Dental infections are commonly caused by bacteria that invade dental pulp and spread to surrounding tissues. If dental infections aren’t treated and continue to spread, a pus-filled abscess can form. A tooth abscess can affect different parts of a tooth, as well as gum tissue and bone. Pus in a dental abscess is made of dead tissue, white blood cells and bacteria. Typically, the onset of a dental abscess is slow and may take several months to produce obvious symptoms. But when an acute periapical abscess (one that forms in the tissues surrounding the apex of the root of a tooth) develops, it’s common to experience a more rapid onset of well-localized pain.
A periodontal abscess causes localized accumulation of pus within the gingival wall of a periodontal pocket. A periodontal abscess looks like a small red ball pushing out of the swollen gum tissue. This type of abscess, which can occur during gum disease treatment or as a result of untreated periodontal disease, is more common in patients with previous periodontal pockets. Abscesses unrelated to gum disease are caused by the impaction of foreign objects (e.g., a piece of dental floss) or abnormalities of your root anatomy.
Although a dentist can help diagnose an abscess, endodontists specialize in treating infected teeth and pulp, and they have advanced training and technology to ensure accurate diagnosis and treatment. At Advanced Endodontics of New York, our endodontists have extensive expertise in treating abscessed teeth in New York, NY. Prompt intervention for a dental abscess is essential and our practice is equipped to deal with endodontic emergencies.
Management of dental abscesses includes incision and drainage, root canal therapy, apicoectomy and tooth extraction. In some patients, antibiotics may be prescribed.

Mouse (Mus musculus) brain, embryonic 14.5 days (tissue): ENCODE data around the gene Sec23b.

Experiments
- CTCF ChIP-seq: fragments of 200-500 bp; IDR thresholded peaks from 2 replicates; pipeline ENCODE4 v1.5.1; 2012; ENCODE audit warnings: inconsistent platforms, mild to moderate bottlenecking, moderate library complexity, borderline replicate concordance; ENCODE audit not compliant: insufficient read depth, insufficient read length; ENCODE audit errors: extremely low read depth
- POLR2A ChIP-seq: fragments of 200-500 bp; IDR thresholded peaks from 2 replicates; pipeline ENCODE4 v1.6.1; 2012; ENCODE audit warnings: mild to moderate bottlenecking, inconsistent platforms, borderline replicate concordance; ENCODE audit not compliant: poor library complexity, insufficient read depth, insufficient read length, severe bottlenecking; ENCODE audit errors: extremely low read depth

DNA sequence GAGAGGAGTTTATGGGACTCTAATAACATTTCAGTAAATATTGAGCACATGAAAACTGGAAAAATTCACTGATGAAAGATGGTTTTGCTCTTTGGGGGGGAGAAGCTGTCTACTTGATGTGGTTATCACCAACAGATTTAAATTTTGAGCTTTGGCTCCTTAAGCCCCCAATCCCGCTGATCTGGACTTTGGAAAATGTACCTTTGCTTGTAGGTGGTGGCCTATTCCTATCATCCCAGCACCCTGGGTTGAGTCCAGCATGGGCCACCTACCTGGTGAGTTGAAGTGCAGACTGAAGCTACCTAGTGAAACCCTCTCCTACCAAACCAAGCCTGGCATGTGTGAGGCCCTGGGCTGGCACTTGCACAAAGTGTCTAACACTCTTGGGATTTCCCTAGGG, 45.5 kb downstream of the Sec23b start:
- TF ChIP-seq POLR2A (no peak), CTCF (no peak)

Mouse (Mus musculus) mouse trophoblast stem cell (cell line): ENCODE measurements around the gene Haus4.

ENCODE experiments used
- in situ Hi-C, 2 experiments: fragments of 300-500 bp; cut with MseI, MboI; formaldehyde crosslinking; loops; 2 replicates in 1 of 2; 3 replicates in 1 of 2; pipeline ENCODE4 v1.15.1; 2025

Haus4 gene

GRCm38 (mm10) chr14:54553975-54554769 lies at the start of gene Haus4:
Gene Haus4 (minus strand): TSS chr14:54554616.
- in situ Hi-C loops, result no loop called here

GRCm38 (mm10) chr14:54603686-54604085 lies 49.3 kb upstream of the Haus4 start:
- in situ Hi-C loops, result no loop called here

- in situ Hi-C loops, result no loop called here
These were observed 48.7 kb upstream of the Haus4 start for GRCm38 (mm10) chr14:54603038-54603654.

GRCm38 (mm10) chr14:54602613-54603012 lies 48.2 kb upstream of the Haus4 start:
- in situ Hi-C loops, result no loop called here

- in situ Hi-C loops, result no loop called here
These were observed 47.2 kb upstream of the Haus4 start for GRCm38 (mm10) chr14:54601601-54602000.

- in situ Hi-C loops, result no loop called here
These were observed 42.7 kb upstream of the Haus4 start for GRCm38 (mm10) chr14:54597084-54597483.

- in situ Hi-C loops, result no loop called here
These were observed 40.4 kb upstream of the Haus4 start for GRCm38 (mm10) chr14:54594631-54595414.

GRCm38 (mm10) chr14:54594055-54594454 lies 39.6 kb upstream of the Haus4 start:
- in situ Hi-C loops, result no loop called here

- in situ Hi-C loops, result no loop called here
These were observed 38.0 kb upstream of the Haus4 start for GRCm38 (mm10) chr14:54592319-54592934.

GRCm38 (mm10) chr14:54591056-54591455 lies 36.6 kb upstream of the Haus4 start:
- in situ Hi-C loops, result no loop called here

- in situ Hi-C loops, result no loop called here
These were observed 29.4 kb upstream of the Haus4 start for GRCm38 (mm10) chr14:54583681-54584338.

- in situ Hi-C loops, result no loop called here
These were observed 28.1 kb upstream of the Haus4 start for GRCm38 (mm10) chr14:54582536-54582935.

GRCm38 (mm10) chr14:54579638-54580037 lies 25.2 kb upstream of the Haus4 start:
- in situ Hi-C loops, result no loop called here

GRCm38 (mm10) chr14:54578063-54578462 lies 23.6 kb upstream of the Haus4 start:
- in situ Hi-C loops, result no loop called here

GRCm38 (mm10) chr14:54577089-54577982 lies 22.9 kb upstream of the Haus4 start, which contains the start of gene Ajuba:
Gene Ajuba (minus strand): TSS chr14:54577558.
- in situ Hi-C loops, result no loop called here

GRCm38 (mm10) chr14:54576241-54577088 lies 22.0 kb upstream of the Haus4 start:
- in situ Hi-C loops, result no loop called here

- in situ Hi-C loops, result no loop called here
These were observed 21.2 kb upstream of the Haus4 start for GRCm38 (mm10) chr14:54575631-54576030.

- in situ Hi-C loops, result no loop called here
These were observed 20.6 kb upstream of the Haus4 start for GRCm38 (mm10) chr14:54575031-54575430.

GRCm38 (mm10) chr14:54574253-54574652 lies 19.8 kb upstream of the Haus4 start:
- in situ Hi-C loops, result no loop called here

During an incision and drainage, the area around the abscess is numbed with local anesthesia. Then your gums are carefully incised and we drill into your tooth using specialized tools. Once the abscess is accessed, the infected matter is removed and the pus is drained. Next, the area is irrigated with a sterile saline solution to remove any residual bacteria or debris. After we’re certain all the infected matter and pus have been removed, we close the incision with a few sutures and/or fill the infected tooth. In some cases, a small rubber drain is placed in the abscess site to drain any pus that the body may continue to produce. The drain is typically removed within three days, after which we apply sutures or fill the impacted tooth.
During a root canal, the infected tooth roots are accessed through the crown of your tooth, then the canal is thoroughly cleaned, shaped, filled and sealed. A restorative crown is required to protect the weakened tooth and fully restore its function.
An apicoectomy involves making an incision in the gum tissue to expose the bone and surrounding inflamed tissue. Then the damaged tissue is removed along with the end of the apex. A root-end filling is placed to prevent reinfection of the root, and the gum tissue is sutured. The bone naturally heals around the root over a period of months, thereby restoring full function to the tooth.
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